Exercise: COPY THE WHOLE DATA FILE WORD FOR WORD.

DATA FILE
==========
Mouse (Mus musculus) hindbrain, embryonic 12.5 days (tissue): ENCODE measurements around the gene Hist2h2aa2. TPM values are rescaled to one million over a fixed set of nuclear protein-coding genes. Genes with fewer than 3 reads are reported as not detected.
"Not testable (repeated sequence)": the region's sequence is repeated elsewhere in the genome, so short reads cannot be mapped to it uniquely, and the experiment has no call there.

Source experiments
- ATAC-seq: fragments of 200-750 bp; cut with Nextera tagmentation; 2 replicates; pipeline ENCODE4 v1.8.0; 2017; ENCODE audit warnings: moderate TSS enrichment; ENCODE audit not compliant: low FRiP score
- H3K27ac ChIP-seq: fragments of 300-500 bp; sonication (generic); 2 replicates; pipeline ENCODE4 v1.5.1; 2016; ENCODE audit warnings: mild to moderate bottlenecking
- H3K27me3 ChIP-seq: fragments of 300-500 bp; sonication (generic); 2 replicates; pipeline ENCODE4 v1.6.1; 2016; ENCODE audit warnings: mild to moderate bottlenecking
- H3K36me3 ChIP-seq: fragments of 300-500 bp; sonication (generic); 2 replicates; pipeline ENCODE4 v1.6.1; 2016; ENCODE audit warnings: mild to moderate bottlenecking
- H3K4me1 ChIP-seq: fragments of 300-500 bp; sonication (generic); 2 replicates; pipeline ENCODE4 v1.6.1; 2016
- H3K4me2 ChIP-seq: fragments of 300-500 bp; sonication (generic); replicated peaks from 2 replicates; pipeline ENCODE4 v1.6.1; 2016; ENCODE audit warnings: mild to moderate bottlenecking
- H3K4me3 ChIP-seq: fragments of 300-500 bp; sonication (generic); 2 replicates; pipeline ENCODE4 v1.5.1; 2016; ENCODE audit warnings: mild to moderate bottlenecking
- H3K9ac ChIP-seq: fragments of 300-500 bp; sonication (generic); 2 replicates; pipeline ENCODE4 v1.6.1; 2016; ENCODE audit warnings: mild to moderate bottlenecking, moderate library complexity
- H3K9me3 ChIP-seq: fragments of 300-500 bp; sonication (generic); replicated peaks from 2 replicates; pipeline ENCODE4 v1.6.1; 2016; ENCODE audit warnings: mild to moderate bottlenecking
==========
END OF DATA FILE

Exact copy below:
Mouse (Mus musculus) hindbrain, embryonic 12.5 days (tissue): ENCODE measurements around the gene Hist2h2aa2. TPM values are rescaled to one million over a fixed set of nuclear protein-coding genes. Genes with fewer than 3 reads are reported as not detected.
"Not testable (repeated sequence)": the region's sequence is repeated elsewhere in the genome, so short reads cannot be mapped to it uniquely, and the experiment has no call there.

Source experiments
- ATAC-seq: fragments of 200-750 bp; cut with Nextera tagmentation; 2 replicates; pipeline ENCODE4 v1.8.0; 2017; ENCODE audit warnings: moderate TSS enrichment; ENCODE audit not compliant: low FRiP score
- H3K27ac ChIP-seq: fragments of 300-500 bp; sonication (generic); 2 replicates; pipeline ENCODE4 v1.5.1; 2016; ENCODE audit warnings: mild to moderate bottlenecking
- H3K27me3 ChIP-seq: fragments of 300-500 bp; sonication (generic); 2 replicates; pipeline ENCODE4 v1.6.1; 2016; ENCODE audit warnings: mild to moderate bottlenecking
- H3K36me3 ChIP-seq: fragments of 300-500 bp; sonication (generic); 2 replicates; pipeline ENCODE4 v1.6.1; 2016; ENCODE audit warnings: mild to moderate bottlenecking
- H3K4me1 ChIP-seq: fragments of 300-500 bp; sonication (generic); 2 replicates; pipeline ENCODE4 v1.6.1; 2016
- H3K4me2 ChIP-seq: fragments of 300-500 bp; sonication (generic); replicated peaks from 2 replicates; pipeline ENCODE4 v1.6.1; 2016; ENCODE audit warnings: mild to moderate bottlenecking
- H3K4me3 ChIP-seq: fragments of 300-500 bp; sonication (generic); 2 replicates; pipeline ENCODE4 v1.5.1; 2016; ENCODE audit warnings: mild to moderate bottlenecking
- H3K9ac ChIP-seq: fragments of 300-500 bp; sonication (generic); 2 replicates; pipeline ENCODE4 v1.6.1; 2016; ENCODE audit warnings: mild to moderate bottlenecking, moderate library complexity
- H3K9me3 ChIP-seq: fragments of 300-500 bp; sonication (generic); replicated peaks from 2 replicates; pipeline ENCODE4 v1.6.1; 2016; ENCODE audit warnings: mild to moderate bottlenecking